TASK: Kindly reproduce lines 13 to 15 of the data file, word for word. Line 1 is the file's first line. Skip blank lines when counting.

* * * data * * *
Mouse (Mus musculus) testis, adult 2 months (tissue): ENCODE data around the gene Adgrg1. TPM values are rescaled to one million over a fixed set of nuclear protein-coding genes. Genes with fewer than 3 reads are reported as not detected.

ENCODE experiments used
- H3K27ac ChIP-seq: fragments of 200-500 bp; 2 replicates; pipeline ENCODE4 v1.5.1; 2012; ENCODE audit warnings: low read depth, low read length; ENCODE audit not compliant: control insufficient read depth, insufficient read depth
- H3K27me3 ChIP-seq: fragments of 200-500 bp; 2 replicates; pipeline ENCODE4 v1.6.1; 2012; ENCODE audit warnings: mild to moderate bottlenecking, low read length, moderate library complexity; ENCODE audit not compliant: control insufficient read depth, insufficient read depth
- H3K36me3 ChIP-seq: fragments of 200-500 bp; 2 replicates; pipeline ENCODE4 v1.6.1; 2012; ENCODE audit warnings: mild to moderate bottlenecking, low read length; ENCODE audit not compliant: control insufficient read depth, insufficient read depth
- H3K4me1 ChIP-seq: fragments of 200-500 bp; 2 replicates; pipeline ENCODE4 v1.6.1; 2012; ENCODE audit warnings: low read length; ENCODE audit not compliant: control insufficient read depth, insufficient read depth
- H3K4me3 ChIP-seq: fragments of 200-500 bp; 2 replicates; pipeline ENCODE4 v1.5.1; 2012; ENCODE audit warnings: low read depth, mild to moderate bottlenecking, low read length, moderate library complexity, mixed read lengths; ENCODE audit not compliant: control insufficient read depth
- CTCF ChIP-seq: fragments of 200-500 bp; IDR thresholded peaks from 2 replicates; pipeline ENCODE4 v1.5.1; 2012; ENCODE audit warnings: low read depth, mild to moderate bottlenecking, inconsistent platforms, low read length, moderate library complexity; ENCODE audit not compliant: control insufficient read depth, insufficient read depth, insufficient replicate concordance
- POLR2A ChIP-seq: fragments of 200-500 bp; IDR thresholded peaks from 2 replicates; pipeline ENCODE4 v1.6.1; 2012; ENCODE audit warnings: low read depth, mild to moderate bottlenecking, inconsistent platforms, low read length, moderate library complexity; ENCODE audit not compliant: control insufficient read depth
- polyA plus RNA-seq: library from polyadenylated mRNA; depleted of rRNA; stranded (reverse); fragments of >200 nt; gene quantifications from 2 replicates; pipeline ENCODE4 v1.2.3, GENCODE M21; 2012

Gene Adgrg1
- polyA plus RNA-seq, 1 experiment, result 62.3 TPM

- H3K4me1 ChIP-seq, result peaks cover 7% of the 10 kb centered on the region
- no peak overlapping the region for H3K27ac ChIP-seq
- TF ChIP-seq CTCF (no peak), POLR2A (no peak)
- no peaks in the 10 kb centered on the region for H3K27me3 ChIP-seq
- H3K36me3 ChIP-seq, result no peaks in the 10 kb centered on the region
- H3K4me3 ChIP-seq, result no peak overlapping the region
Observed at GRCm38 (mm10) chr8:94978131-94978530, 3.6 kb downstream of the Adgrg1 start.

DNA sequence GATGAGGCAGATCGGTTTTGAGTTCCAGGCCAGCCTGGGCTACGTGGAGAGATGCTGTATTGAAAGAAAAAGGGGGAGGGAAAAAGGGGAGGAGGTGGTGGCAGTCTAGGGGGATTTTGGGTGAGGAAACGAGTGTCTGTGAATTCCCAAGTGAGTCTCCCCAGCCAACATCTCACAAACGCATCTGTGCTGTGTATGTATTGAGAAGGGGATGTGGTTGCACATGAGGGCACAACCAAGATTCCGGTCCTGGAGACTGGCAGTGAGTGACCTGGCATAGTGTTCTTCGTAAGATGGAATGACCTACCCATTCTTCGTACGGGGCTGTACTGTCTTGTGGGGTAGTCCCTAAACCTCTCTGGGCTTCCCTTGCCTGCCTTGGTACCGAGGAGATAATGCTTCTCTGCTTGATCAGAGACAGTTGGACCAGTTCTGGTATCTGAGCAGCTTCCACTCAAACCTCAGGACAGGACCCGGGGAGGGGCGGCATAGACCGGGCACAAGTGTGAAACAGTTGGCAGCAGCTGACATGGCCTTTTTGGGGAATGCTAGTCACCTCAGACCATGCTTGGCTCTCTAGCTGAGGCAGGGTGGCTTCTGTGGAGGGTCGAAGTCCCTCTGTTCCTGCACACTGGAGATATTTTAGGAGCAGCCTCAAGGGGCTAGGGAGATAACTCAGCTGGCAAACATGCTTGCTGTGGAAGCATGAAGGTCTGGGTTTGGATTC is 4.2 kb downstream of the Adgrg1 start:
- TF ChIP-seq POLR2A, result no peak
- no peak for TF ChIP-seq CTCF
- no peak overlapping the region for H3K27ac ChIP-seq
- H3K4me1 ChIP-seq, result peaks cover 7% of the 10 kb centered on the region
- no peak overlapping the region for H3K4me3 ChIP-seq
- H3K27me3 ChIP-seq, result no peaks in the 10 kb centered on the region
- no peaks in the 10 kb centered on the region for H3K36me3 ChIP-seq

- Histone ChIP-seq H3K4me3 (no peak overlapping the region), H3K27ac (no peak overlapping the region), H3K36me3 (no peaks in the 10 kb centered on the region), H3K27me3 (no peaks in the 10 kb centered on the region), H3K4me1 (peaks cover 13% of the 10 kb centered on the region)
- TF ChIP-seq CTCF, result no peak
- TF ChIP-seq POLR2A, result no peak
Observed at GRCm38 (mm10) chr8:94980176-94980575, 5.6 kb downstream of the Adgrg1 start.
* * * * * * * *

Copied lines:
- H3K4me1 ChIP-seq, result peaks cover 7% of the 10 kb centered on the region
- no peak overlapping the region for H3K27ac ChIP-seq
- TF ChIP-seq CTCF (no peak), POLR2A (no peak)